Process Modularity, Supply Chain Responsiveness, And Moderators: The Medecins Sans Frontieres Response To The COVID-19 Pandemic
The unprecedented scale of the Covid-19 pandemic has been a challenge for health supply chains around the world. Many International Humanitarian Organizations (IHOs) have had to ensure the continuity of their already complex development programmes, while addressing their supply chain disruptions linked to the pandemic. Process modularity has frequently been advocated as a strategy to mitigate such disruptions, although empirical evidence regarding its impact on supply chain responsiveness and what moderates this impact is scarce. This exploratory research uses supply chain data analysis, qualitative content analysis, interviews, and a three-round Delphi study to investigate how Doctors without Borders (MSF) and its 151 missions employed process modularity during the Covid-19 pandemic. Our results show that, despite severe disruptions, process modularity – based on a modular architecture, interfaces, and standards – has helped MSF maintain supply chain responsiveness. Specifically, it 1) enabled time-consuming, non-essential tasks to be skipped, 2) relieved internal and external bottlenecks, and 3) facilitated better allocation and prioritization. Our analyses also put forward eight moderators, structured in three dimensions (visibility, alignment, and resource orchestration), which can affect the impact of process modularity on supply chain responsiveness. We extend the literature on supply chain responsiveness and process modularity by presenting extensive empirical results suggesting that process modularity improves responsiveness in crisis situations, how it does so, and what moderates this impact. Our study thereby highlights the potential of this strategy and provides operationally relevant insights that could help organizations to implement or to review and redesign their process modularity.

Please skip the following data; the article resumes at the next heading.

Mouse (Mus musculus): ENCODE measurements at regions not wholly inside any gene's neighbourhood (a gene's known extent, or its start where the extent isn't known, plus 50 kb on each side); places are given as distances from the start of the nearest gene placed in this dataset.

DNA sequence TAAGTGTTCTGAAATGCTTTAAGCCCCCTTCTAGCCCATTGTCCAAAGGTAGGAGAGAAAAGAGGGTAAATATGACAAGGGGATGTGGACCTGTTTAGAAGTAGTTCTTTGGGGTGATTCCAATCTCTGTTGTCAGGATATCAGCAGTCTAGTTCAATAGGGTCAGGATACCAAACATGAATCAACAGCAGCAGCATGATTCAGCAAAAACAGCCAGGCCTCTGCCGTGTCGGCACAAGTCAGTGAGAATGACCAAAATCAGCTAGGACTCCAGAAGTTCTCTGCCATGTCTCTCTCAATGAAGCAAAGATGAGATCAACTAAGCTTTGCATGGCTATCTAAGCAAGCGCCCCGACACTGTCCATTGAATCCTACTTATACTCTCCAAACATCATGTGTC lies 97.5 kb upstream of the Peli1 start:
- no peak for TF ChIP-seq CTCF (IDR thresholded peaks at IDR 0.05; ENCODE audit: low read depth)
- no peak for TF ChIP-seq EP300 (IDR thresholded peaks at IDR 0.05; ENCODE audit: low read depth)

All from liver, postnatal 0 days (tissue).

Meeting ID: 925 1441 0133